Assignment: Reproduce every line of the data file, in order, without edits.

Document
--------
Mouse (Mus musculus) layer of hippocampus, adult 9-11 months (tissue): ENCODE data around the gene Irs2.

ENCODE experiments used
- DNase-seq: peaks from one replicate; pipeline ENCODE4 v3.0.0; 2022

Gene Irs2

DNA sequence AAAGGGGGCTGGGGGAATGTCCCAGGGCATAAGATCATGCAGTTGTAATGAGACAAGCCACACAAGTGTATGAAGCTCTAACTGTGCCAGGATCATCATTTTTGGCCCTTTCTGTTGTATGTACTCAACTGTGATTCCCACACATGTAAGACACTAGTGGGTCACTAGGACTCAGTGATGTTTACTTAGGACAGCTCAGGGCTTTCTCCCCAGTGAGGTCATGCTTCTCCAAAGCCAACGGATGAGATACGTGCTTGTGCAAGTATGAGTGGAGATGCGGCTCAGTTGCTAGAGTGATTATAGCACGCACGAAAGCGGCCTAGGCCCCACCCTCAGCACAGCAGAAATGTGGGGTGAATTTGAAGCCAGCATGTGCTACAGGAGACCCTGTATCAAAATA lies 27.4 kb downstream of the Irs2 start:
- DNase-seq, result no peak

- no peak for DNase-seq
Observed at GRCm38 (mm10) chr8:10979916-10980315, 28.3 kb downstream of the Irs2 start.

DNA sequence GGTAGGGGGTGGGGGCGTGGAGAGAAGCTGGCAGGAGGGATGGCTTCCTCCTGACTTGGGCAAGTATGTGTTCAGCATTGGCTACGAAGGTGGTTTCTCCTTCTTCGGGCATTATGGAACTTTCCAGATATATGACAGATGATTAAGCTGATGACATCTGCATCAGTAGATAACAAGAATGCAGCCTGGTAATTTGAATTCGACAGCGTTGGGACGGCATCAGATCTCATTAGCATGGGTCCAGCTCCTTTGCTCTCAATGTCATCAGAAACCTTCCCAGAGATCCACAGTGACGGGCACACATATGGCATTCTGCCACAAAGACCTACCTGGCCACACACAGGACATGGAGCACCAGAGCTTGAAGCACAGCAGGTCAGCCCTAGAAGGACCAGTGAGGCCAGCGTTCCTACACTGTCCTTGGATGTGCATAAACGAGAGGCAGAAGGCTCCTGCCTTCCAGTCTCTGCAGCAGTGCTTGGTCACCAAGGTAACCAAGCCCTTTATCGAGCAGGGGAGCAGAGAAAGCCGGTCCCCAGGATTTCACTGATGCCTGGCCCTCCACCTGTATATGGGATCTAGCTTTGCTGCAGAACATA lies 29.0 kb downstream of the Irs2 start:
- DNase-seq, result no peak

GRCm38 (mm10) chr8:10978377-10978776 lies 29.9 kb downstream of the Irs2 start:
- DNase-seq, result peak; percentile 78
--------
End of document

Mouse (Mus musculus) layer of hippocampus, adult 9-11 months (tissue): ENCODE data around the gene Irs2.

ENCODE experiments used
- DNase-seq: peaks from one replicate; pipeline ENCODE4 v3.0.0; 2022

Gene Irs2

DNA sequence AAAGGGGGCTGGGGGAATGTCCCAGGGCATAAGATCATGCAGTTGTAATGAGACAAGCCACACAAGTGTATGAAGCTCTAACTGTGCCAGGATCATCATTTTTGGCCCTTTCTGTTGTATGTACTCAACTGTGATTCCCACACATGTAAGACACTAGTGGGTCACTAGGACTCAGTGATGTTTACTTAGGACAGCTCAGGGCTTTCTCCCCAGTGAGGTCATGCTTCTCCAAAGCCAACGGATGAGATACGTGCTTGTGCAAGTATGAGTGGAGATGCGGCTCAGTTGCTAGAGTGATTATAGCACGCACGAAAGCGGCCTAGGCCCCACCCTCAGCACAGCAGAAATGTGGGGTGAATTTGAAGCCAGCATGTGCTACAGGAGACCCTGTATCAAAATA lies 27.4 kb downstream of the Irs2 start:
- DNase-seq, result no peak

- no peak for DNase-seq
Observed at GRCm38 (mm10) chr8:10979916-10980315, 28.3 kb downstream of the Irs2 start.

DNA sequence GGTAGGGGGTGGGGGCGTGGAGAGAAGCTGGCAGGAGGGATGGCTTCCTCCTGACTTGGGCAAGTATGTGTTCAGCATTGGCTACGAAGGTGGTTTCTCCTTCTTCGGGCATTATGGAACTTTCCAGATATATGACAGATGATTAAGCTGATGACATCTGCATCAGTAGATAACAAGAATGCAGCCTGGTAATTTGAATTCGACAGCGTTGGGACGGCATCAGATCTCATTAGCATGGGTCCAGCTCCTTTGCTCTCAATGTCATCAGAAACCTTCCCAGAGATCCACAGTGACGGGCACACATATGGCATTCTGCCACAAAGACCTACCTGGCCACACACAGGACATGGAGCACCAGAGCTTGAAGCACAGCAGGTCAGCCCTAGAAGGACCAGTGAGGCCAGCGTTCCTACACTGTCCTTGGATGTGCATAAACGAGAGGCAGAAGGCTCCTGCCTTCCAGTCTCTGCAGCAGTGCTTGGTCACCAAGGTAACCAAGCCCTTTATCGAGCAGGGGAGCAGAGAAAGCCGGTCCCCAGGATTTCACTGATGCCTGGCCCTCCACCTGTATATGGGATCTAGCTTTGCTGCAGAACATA lies 29.0 kb downstream of the Irs2 start:
- DNase-seq, result no peak

GRCm38 (mm10) chr8:10978377-10978776 lies 29.9 kb downstream of the Irs2 start:
- DNase-seq, result peak; percentile 78